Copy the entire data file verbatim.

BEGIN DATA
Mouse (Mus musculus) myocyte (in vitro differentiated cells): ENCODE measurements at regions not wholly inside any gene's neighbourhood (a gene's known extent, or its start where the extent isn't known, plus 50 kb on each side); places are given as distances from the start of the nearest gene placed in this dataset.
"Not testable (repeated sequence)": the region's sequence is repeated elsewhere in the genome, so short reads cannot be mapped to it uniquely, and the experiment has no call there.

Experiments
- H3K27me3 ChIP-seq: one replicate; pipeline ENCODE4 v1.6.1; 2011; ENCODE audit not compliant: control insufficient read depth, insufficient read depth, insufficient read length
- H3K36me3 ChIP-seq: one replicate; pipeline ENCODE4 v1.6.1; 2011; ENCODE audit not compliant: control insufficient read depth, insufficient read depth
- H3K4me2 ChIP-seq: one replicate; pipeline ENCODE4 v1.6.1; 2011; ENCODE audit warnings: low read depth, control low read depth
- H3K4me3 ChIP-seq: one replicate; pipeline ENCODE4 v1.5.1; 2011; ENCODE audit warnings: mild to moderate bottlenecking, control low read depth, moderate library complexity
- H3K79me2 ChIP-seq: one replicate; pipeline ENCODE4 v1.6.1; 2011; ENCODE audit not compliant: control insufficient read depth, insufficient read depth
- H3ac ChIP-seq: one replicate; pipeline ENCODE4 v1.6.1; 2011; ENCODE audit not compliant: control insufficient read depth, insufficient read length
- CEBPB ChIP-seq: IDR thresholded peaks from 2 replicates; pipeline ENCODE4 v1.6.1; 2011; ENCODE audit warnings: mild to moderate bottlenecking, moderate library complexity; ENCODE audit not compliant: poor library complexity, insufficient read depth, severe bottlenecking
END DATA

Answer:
Mouse (Mus musculus) myocyte (in vitro differentiated cells): ENCODE measurements at regions not wholly inside any gene's neighbourhood (a gene's known extent, or its start where the extent isn't known, plus 50 kb on each side); places are given as distances from the start of the nearest gene placed in this dataset.
"Not testable (repeated sequence)": the region's sequence is repeated elsewhere in the genome, so short reads cannot be mapped to it uniquely, and the experiment has no call there.

Experiments
- H3K27me3 ChIP-seq: one replicate; pipeline ENCODE4 v1.6.1; 2011; ENCODE audit not compliant: control insufficient read depth, insufficient read depth, insufficient read length
- H3K36me3 ChIP-seq: one replicate; pipeline ENCODE4 v1.6.1; 2011; ENCODE audit not compliant: control insufficient read depth, insufficient read depth
- H3K4me2 ChIP-seq: one replicate; pipeline ENCODE4 v1.6.1; 2011; ENCODE audit warnings: low read depth, control low read depth
- H3K4me3 ChIP-seq: one replicate; pipeline ENCODE4 v1.5.1; 2011; ENCODE audit warnings: mild to moderate bottlenecking, control low read depth, moderate library complexity
- H3K79me2 ChIP-seq: one replicate; pipeline ENCODE4 v1.6.1; 2011; ENCODE audit not compliant: control insufficient read depth, insufficient read depth
- H3ac ChIP-seq: one replicate; pipeline ENCODE4 v1.6.1; 2011; ENCODE audit not compliant: control insufficient read depth, insufficient read length
- CEBPB ChIP-seq: IDR thresholded peaks from 2 replicates; pipeline ENCODE4 v1.6.1; 2011; ENCODE audit warnings: mild to moderate bottlenecking, moderate library complexity; ENCODE audit not compliant: poor library complexity, insufficient read depth, severe bottlenecking